‘Seven Letters’ is the latest book by Sinead Moriarty.
Every year she writes a birthday letter of love to her adored daughter, Izzy, now seven. And after she falls pregnant, she promises Izzy that the arrival of a baby brother will make their family complete. So when she collapses a few months later, the safe happy life Izzy knows is shattered. With Sarah’s future, and the future of her pregnancy, in their hands, her husband and sister disagree fiercely about her treatment. The once close family starts to fall apart. The clock is ticking, and the doctors need a decision. Can those who love Sarah get beyond the fog of grief and anger to figure out what’s for the best? Can they ever forgive each other for the decisions they make? Will Izzy lose everything she knows and loves?
I’ve come to recognise that Sinead Moriarty is the Irish equivalent of Jodi Picoult, she writes sensitively and poignant about controversial stories that only not pulls the characters hearts apart but also the readers.
In her latest book, we meet sisters and best friends Mia and Sarah, where Mia is bossy and controlling, Sarah is calm and soothing and when Sarah is pregnant, she embraces the joy of giving her daughter Izzy a little brother or sister. But, one day Sarah collapses and never recovers, Mia and her family’s world falls apart as they are delivered the tragic news that Sarah will never recover and the baby will die. The family is torn apart when Mia and her family want to give Sarah the peaceful and respectful burial that she deserves, whereas Adam, Sarah’s husband is determined that her body is kept alive so the baby will survive.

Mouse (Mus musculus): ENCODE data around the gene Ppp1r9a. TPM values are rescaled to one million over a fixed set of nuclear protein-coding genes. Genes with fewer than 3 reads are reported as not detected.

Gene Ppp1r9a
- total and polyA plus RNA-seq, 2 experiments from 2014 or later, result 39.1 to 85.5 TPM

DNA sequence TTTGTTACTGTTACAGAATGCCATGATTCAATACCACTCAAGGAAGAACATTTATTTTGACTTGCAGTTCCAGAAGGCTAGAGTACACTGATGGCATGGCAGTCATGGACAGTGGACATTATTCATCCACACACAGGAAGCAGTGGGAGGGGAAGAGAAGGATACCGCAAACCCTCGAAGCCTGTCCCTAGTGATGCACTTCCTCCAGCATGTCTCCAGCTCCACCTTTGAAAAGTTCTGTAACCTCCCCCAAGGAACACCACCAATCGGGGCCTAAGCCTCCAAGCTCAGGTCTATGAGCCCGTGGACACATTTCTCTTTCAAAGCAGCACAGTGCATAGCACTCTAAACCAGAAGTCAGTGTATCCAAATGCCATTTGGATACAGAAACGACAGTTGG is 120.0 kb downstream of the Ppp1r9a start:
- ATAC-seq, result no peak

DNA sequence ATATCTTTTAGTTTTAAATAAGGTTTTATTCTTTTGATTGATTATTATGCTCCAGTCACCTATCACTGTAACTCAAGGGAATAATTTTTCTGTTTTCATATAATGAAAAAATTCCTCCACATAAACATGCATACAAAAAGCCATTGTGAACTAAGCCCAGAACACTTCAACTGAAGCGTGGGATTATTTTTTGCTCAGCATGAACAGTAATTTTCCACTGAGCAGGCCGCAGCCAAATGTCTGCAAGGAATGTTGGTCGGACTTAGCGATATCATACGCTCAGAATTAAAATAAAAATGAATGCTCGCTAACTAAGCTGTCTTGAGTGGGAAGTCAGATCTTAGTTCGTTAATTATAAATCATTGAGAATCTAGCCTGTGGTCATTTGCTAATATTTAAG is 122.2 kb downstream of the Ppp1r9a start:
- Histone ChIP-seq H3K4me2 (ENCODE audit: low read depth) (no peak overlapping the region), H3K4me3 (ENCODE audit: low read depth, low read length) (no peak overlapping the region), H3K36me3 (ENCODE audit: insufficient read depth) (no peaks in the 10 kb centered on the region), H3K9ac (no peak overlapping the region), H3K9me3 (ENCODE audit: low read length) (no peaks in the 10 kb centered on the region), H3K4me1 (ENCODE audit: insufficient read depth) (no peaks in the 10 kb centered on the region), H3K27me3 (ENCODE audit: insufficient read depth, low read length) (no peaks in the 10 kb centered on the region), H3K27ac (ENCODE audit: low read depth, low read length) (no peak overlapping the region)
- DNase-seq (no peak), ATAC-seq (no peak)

The story is a battle of morals and feelings that really pulls the reader in and it’s a heart-breaking one that should come with a warning. As the family falls apart and an adorable seven year old is caught in the middle and this character is one of the sweetest characters I’ve read in a while, as well as Mia’s outspoken teenage daughter Riley, who’s trying to recover from a broken heart. Whilst Mia, visits her sister every day and sees her sister worsen, she comes across her diary and reminiscences on happier times.
Sinead has written this tale with sensitivity and class about this painful subject that really divides people’s opinions onto what is the right and wrong in this situation. For every sad moment in the story, Sinead has injected an element of humour into the tale to help the reader recover from the trauma. A thought provoking and compelling story that really touches the readers hearts, ‘Seven Letters’ is a tender exploration of difficult subjects that left me an emotional wreck!
You can buy ‘Seven Letters’ from Amazon and is available to buy from good bookshops.